A total of 3199 nest record cards of raptors were submitted in 2020 (Appendix 1, handed in up to and including 15 January 2021), covering 14 species (not including Montagu’s Harrier which is covered separately; www.grauwekiekendief.nl). The preceding winter was extremely mild (frost index of 2.1 on a scale of 1-100), the summer extremely warm (summer index 90.7, on a scale of 0-100). Voles (Microtus arvalis and Myodes glareolus) and mice (Apodemus sylvaticus) declined to low numbers during spring and summer. Bird numbers in June-August were average, but mostly belonged to weight classes <100 g. Social wasps were present in low numbers, mostly referring to Vespula vulgaris. Honey Buzzard Pernis apivorus: onset of laying averaged 29 May (range 11 May-14 June, n=27); 77% of the pairs started laying in May. Clutch size was 12x 2 eggs (in one C/2 a third egg was laid 10 days after the second egg was laid, but its origin remained unknown). Brood size was 6x 1 and 22x 2 young. A wide variety of prey species were found on nests, i.e. combs of Vespula vulgaris (133, plus lots of débris), V. germanica (11), V. rufa (2), Dolichovespula saxonica (14), D. media (4), Vespa crabro (32) and unidentified social wasps (grey combs, 67). Vertebrate prey consisted of Columba palumbus (1 squab), 2 Turdus philomelos, 1 young Coccothraustes coccothraustes and 1 Rana temporaria. Red Kite Milvus milvus: 22 breeding pairs were located, of which 18 commenced egg-laying (resulting in 9x 0, 1x 1, 3x 2 and 5x 3 fledglings). Start of laying averaged 9 April (range 25 March-25 April). Breeding success was poorest in regions where novel breeding pairs had settled (presumably first-time breeders). Black Kite Milvus migrans: two breeding pairs in the southeastern Netherlands raised 2 and 3 fledglings. White-tailed Eagle Haliaeetus albicilla: of 20 pairs, 18 produced a clutch. Fourteen successful pairs raised a total of 22 fledglings. The Dutch population is still increasing (14 pairs in 2019), and since 2006 – the first breeding case – produced already >100 fledglings. Of the breeding birds in 2019 and 2020, five had been ringed in Germany and nine were recruits from Dutch origin. Marsh Harrier Circus aeruginosus: mean onset of laying was 26 April (range 7 April-20 May, n=66). Clutch size averaged 4.56 (n=63), mean number of fledglings per successful pair 3.07 (n=68), i.e. slightly below the long-term averages. 48 complete broods had a sex ratio of 74 males and 65 females (53.2% male, very similar to the long-term average for 1996-2019 of 53.3% based on 1736 nests with 2964 males and 2599 females. Food remains found on nests showed a diverse diet, mostly hares (important in terms of biomass), voles and birds (148 prey remains collected). Hen Harrier Circus cyaneus: six nests were found in cereals in mainland Groningen (4 successful, producing 15 fledglings), two nests on Terschelling (both successful, one of these raised 4 fledglings), and three on Texel (two successful, raising only 5 fledglings). Mean start of laying was 28 April (range 24 April-5 May, n=3), mean clutch size was 4.0 (n=3), mean brood size 3.4 (n=7). Montagu’s Harrier Circus pygargus: for details, see www.grauwekiekendief.nl. A total of 80 pairs were recorded in the entire Netherlands (compared to 53 in 2019), of which 41 pairs raised 102 fledglings (48 males, 38 females, rest of unknown sex). Two pairs consisted of 2nd-calender-year breedings birds (male ánd female), one of which was successful. Breeding habitat largely consisted of winter cereals (86% of 76 pairs), with another 7 in alfalfa and 4 in grassland. One female was found shot on the nest, of another all three chicks were deliberately killed by man. Pallid Harrier Circus macrourus: a female Pallid was mated to an adult male Montagu’s Harrrier of Danish origin, but the latter switched to a female Montagu’s Harrier and commenced breeding nearby. The female Pallid produced a nest but it remained unknown whether she laid eggs (although seen in flight with ‘full belly’). Goshawk Accipiter gentilis: mean start of laying was 2 April (n=167, of which 45% started in March, range 12 March-22 April), clutch size averaged 3.24 eggs (of which 4x C/5 among 183 clutches), brood size (at ringing/fledging age) 2.53 (236 nests). Over 1974-2019, onset of laying remained constant (mean 2 April, n=6437 pairs), although annual outliers were more common in the 1970s-1990s when severe winters were still part of the scene. Lay date of Goshawks is strongly correlated with severity of the preceding winter. Mean clutch size in 2020 was 3.24 (n=183), mean brood size 2.53 (n=236). Sex ratio in 151 nests showed 219 males and 168 females (56.4% male), slightly more male-skewed than evident from 5365 nsts with 14.299 young in 1996- 2019 (55.2% male). Prey remains collected near nests showed 97% birds in 57 species (especially pigeons and corvids, with respectively 40% and 18% of all prey), and some mammals in 6 species (mostly rabbits). Sparrowhawk Accipiter nisus: mean onset of laying was 27 April (range 13 April-19 May, n=89), with 64% of pairs starting in April. Clutch size averaged 4.89 (n=101), the number of fledglings per successful pair 4.07 (n=107). The secondary sex ratio among fledglings was 148 males and 132 females on 69 nests. In the longer run, i.e. 1996-2019, males accounted for 51.2% among 13.923 young on 3639 nests. Among 238 nests, 80 failed to produce fledglings, but the failed proportion should be higher because many nests are depredated at an early stage of the breeding cycle (and are therefore not found by raptorphiles). Buzzard Buteo buteo: mean start of egg laying was calculated at 6 April (range 11 March-7 May, n=259; 26% of all pairs started laying in March). Mean clutch size was 2.45 (n=333, with 12 C/4, 1 C/5 and 1 C/6), mean brood size of successful pairs was 1.94 (n=485, with 3 B/4 and 2 B/5). Secondary sex ratio in 64 nests was 57 males and 62 females (47.9%). In the long run secondary sex ratio is male-skewed: 54.8% for 4295 nests in 1996-2019 with 4401 males and 3764 females. Of 50 nest failures, 40% were deliberate disturbances caused by humans. Diet was varied, with 34 bird species (33.8% of 714 prey items), 16 mammal species (64.7% of all prey items, lagomorphs, moles and voles most important in terms of biomass), and some reptiles, frogs/toads and a single fish. Osprey Pandion haliaetus: three pairs in De Biesbosch each fledged 3 chicks; two other pairs were present but did not commence breeding. Kestrel Falco tinnunculus: onset of laying averaged 19 April (range 18 March- 2 June, n=526). Mean clutch size was 5.22 n=705), mean number of fledglings/successful nest 4.49 (n=816). Almost all pairs nested in nest boxes, i.e. 984 compared to 6 nests in trees and electricity pylons (stick nests) and 1 in a building. Voles were the single most important prey species, e.g. 75% of 826 preys recorded in nestboxes and pellets in several parts of the country. Hobby Falco subbuteo: mean start of laying was 5 June (range 12 May-21 June, n=21); 3 pairs started egg-laying in May. Clutch size was 7x 2 and 13x 3, the number of fledglings/successful nest 7x 1, 22x 2, 26x 3 and 1x 4 (average 2.32). Sex ratio in 4 nests was 6 males and 4 females (compare 1996-2019: 229 males and 276 females on 211 nests). Most pairs nested on old nests of crows (96% of 71 nests). The proportion of pairs nesting on old nests in electricity pylons amounted to 56% (n=88 nests), in line with a steady increase from 0% in the 1970s-1980s to >50% recently. This change in nest site choice partly reflects biased interest of raptorphiles for electricity pylons in farmland but also a habitat shift (away from forests, increasingly nesting in farmland). Peregrine Falcon Falco peregrinus: most nests were in nestboxes, but with an increasing number using old stick nests in electricity pylons and niches in industrial buildings. Lay date averaged 14 March (range 2 March-3 April, n=28, with a repeat laying on 3 May not included in mean lay date). Clutch size was 2x 2, 9x 3 and 17x 4, brood size was 7x 1, 11x 2, 15x 3 and 8x 4 (mean 2.58, n=41). Secondary sex ratio on 27 nests was 39 males and 34 females. Extensive prey lists from breeding sites in Zeeland, Zuid-Holland and Noord-Brabant showed a preponderance of racing/feral pigeons (52% of 561 prey items) complemented with small avian prey (of species <150 g).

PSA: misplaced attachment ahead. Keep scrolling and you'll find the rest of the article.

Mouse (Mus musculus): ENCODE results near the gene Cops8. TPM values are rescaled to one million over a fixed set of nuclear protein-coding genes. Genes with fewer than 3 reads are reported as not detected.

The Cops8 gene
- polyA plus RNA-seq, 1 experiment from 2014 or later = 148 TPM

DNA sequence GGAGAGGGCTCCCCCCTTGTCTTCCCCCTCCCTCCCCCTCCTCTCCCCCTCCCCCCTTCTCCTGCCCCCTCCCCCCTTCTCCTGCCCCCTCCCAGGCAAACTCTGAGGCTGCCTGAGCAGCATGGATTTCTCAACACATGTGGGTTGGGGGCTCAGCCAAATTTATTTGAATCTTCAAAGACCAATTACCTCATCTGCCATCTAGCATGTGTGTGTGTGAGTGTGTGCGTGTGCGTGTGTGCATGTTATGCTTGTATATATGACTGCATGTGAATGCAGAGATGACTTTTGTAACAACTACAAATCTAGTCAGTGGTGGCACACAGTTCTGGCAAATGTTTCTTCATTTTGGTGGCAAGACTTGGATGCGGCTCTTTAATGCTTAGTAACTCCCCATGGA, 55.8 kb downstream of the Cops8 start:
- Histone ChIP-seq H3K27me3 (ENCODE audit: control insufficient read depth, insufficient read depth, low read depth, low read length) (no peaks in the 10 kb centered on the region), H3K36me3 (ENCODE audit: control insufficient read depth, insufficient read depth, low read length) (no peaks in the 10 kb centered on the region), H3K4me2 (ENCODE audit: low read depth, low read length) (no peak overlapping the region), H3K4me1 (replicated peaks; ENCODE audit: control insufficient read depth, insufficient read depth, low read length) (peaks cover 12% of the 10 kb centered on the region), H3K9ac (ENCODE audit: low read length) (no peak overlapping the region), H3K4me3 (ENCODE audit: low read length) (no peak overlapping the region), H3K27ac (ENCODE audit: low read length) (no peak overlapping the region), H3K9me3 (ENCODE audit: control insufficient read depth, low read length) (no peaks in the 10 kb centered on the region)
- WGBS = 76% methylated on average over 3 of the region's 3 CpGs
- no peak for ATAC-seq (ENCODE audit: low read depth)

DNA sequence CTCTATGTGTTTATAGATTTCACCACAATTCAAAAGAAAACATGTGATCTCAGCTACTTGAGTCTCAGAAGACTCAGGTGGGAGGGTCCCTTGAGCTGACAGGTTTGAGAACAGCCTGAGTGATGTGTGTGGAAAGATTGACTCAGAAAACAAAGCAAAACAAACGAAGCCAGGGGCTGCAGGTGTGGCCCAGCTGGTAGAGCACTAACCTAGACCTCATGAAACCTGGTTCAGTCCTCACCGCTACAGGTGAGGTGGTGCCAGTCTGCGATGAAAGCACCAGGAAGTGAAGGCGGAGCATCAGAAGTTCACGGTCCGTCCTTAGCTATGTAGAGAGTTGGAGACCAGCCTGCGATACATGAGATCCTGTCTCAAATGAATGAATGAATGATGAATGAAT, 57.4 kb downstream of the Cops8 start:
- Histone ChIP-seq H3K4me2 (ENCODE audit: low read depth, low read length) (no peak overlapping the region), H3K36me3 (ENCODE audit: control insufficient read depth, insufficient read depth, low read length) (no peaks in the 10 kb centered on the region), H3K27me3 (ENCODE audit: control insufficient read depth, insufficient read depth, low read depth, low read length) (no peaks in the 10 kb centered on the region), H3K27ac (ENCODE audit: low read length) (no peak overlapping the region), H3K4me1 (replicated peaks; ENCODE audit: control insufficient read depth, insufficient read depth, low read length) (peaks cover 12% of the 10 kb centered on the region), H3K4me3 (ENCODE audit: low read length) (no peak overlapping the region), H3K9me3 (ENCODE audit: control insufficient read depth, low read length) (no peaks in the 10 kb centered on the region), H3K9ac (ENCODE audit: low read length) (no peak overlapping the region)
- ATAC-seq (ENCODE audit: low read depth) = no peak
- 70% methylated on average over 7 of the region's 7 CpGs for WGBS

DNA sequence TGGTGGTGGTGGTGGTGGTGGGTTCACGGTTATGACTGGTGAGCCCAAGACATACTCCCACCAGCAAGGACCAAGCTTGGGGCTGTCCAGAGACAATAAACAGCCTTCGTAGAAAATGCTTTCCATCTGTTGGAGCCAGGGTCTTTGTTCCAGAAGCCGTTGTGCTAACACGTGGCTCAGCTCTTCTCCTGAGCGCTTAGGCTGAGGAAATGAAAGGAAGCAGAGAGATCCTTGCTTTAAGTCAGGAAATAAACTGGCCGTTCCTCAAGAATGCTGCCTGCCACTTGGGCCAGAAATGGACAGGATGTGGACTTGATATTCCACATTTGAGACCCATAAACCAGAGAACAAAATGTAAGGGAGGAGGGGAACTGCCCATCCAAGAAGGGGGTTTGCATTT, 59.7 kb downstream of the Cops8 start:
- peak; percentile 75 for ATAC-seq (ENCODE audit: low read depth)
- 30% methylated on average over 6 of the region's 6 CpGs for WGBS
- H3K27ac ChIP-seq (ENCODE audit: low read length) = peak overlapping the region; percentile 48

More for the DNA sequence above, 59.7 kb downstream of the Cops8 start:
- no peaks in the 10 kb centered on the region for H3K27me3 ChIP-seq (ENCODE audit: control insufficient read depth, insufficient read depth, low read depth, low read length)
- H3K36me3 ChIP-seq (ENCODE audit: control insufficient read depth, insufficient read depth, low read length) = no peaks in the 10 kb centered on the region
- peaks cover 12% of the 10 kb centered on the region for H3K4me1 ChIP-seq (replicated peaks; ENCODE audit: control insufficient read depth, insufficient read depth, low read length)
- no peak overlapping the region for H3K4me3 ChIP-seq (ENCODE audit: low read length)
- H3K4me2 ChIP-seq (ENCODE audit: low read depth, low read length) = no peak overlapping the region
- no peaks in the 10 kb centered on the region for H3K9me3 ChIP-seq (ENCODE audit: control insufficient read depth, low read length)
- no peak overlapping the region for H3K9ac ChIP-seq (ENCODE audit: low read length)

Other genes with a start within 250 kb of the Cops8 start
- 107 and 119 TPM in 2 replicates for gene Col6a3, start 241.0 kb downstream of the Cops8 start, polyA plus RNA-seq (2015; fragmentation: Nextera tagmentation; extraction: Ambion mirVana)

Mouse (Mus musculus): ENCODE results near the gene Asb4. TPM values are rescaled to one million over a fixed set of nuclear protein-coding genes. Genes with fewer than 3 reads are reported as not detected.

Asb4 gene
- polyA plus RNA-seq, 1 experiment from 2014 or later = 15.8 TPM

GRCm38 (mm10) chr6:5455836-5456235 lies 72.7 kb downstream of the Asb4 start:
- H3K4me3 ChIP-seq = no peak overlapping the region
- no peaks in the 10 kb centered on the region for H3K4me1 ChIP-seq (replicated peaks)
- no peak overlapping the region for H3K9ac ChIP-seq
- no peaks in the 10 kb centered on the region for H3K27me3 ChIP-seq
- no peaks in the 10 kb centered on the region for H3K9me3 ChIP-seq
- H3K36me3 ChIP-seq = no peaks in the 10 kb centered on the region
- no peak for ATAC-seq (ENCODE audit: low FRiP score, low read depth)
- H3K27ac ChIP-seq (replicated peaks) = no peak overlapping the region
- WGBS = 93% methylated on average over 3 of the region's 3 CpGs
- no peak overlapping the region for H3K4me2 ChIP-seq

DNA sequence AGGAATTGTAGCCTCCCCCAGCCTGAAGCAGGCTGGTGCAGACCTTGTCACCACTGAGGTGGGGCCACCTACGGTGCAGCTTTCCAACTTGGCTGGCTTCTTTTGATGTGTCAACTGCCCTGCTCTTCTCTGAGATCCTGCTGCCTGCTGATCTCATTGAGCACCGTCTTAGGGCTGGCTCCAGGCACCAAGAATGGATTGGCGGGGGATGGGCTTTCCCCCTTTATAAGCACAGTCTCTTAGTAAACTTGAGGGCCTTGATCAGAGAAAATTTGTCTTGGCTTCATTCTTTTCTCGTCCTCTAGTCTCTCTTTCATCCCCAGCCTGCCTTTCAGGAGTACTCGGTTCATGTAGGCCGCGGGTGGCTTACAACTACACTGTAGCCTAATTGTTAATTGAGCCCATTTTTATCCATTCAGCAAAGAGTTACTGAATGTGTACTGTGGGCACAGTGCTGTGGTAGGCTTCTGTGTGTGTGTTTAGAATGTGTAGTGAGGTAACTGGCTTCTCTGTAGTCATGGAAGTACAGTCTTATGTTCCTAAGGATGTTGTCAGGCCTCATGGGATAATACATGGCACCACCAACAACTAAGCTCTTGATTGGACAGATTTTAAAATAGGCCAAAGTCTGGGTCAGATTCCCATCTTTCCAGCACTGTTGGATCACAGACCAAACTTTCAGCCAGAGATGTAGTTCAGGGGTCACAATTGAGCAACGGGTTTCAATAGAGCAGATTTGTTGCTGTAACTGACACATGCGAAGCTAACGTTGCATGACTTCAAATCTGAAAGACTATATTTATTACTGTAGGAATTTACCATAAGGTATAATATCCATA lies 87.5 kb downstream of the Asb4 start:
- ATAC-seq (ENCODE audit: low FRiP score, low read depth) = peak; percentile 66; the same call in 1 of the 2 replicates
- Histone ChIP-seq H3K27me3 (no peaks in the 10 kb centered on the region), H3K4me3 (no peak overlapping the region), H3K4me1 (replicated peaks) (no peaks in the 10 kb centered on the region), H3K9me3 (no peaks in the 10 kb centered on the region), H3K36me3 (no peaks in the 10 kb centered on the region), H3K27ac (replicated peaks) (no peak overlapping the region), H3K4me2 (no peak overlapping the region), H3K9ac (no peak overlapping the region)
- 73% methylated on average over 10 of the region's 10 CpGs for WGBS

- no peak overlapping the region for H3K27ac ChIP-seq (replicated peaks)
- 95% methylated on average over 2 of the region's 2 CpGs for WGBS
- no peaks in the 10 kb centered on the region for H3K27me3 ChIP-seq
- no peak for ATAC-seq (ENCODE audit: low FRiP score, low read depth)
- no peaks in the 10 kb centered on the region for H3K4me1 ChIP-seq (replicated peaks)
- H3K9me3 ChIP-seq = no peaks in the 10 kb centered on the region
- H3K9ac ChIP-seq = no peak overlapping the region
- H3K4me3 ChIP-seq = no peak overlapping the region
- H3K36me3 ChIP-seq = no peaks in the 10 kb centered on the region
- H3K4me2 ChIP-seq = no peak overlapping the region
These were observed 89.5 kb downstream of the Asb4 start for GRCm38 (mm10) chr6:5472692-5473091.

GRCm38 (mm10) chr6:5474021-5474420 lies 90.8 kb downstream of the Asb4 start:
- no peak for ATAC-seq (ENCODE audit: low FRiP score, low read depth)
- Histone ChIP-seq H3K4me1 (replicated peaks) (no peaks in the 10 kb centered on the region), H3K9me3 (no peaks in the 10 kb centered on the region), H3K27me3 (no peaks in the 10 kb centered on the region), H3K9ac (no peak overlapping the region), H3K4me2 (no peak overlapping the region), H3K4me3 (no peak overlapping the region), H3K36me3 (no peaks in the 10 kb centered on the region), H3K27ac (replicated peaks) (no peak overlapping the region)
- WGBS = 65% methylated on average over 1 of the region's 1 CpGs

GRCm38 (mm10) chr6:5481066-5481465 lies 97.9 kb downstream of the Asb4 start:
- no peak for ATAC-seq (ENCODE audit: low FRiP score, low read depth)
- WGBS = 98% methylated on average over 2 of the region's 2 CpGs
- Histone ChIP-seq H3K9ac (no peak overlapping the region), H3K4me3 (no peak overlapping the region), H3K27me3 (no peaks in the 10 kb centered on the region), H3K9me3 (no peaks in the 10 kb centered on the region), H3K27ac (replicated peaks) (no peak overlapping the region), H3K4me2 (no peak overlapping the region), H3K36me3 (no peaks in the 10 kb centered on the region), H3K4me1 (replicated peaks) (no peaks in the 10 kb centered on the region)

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Werkgroep Roofvogels Nederland

R.G. Bijlsma. (2021). Trends en broedresultaten van roofvogels in Nederland in 2020. De Takkeling, 29(1), 8–48.